A bag of bread costs 600 Syrian pounds (more than $3) and the average family needs at least one a day, as the bag weighs less than half of its regular weight. Before the war, a "regular" bag was 1kg. 
But our food situation is slightly better today, relatively speaking, of course.
During the worst periods, food in Douma cost around 20 times the price in Damascus - today, it is about seven times the price. Perhaps that's because there are more smuggling routes now. 
There is no electricity, so we have solar panels on our roof. We used to have a solar water heating system on the roof, but that was destroyed by mortars. And it will soon be winter, which means burning wood to keep warm.  
'A bag of bread costs 600 Syrian pounds [more than $3] and the average family needs at least one a day' [Reuters]
We have started a campaign with local schools to try to encourage people to plant trees, as we are running out of wood. 
'We have started a campaign to encourage people to plant trees' [Courtesy of Facebook/Al Jazeera]
The situation as a whole has become a lot worse recently, and it keeps deteriorating. We feel that nobody cares about us being slaughtered every day. There isn't a two square metre area in the whole of Douma that has not yet been hit.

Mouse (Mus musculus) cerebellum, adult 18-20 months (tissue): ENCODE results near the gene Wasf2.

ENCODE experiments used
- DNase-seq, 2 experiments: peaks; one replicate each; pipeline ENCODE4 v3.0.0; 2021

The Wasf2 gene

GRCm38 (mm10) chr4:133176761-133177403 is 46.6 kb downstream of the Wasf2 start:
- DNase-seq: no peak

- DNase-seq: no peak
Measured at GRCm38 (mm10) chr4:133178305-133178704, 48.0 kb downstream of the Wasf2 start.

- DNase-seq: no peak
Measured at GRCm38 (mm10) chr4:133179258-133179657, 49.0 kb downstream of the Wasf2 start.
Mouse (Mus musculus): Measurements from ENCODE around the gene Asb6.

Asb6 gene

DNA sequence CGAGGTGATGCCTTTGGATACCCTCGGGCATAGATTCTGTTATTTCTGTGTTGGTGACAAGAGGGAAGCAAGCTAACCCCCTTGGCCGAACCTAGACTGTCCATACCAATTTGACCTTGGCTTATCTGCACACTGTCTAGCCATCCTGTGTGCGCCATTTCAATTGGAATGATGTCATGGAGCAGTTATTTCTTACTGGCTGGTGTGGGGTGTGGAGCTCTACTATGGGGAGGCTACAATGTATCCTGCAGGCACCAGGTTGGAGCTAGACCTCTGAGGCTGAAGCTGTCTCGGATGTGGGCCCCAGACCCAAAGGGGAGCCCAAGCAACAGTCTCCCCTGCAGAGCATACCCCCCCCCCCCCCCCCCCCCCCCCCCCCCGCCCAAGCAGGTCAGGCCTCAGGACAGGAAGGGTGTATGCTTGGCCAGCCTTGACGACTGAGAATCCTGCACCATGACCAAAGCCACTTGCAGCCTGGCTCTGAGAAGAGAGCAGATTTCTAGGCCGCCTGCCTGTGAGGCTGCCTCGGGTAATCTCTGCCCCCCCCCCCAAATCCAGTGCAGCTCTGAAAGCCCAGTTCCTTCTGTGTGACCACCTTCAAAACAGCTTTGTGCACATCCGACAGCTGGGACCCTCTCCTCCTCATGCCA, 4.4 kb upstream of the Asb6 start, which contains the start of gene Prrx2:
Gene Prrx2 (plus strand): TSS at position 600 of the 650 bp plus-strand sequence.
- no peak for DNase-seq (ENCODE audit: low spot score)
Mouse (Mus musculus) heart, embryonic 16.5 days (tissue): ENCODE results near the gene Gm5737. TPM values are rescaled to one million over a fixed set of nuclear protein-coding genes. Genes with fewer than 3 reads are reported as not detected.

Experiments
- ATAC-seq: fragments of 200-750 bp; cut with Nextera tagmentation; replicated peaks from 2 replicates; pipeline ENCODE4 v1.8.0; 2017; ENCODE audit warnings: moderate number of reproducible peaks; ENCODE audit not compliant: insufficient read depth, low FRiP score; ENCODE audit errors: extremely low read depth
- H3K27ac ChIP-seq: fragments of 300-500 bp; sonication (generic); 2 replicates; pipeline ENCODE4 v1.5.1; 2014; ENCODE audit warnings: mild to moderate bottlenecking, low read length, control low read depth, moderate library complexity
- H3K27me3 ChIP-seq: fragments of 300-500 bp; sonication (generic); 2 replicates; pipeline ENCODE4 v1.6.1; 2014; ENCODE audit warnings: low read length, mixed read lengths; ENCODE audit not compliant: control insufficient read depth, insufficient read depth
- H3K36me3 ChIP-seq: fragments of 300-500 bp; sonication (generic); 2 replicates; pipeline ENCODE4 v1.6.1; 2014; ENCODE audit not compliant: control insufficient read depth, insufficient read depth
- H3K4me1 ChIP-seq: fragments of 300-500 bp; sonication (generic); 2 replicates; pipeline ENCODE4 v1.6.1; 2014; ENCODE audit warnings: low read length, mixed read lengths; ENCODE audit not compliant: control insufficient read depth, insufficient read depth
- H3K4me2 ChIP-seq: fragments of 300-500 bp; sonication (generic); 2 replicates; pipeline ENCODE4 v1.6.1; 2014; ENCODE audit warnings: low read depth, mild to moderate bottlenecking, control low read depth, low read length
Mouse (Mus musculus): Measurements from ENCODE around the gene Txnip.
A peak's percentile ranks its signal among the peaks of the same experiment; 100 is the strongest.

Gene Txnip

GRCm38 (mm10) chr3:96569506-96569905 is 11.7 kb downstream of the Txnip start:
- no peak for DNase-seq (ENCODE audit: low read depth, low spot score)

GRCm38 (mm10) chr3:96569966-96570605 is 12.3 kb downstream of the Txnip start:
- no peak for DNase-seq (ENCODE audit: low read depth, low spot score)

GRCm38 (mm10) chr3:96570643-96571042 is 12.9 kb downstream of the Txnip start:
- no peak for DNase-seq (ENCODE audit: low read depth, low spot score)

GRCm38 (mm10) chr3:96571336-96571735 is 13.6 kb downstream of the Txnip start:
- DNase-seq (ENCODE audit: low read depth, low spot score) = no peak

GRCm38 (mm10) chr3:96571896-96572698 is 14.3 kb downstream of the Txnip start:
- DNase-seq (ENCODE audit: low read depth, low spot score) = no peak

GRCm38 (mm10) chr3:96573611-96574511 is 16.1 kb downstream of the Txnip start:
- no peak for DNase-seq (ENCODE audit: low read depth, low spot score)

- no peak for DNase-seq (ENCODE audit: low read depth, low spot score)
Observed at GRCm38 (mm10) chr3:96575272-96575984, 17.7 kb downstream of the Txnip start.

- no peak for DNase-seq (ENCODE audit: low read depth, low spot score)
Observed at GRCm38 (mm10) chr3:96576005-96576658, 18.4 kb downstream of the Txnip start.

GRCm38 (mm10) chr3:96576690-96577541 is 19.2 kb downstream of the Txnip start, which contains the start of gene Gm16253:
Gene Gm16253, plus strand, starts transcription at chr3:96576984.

The building I live in has been hit by shells many times but, thank God, it has only ever caused material damage. Our plastic windows get damaged by shrapnel, or from the pressure caused by explosions, and we've had to replace them twice in the past 10 days.
No one in Ghouta, the area to the east of Damascus where Douma is located, has glass windows any more - they have all been broken.  
'The entire world is watching Syrian children and women being killed by barrel bombs and air strikes' [AFP]
On November 2, there was an air strike on one of the field hospitals in Douma. It was the only emergency hospital left in the town. Several medical staff were killed and there were dozens of injuries.
Now emergency cases must be taken somewhere else in the Ghouta. 
When I see a building which has been destroyed, I always think the same thing - why not me? I walk those streets. Maybe they want to push us even further. They have already pushed people in Douma to the highest limits, but they can always kill more.
They want to make it harder for us to survive, by giving us more hardships to endure, by killing more of our children. I was here when the regime used chemical weapons to attack the eastern Ghouta area in August 2013, and we really thought that something would happen after that to stop things.
If a chemical attack against children isn't a "red line", then what is? That was the international community giving Bashar al-Assad a licence to kill. They basically said - you can kill more, and you can even bring in other armies to kill people if you are short of weapons and soldiers. 
The entire world is watching Syrian children and women being killed by barrel bombs and air strikes, and yet nobody is taking any action to stop this massacre. The only way I find to stay positive is by carrying on. After losing loved ones, houses, jobs, savings … people have no choice but to go on.
I stick to my ideas of nonviolence. We see now how the situation is getting worse and worse with more violence. Even if it does not look like peace is coming any time soon, that doesn't mean we should support more weapons and more violence now.
I think the international community knows what could stop the killing in Syria, but they don't seem to care about Syrian lives.
 

Source: Al Jazeera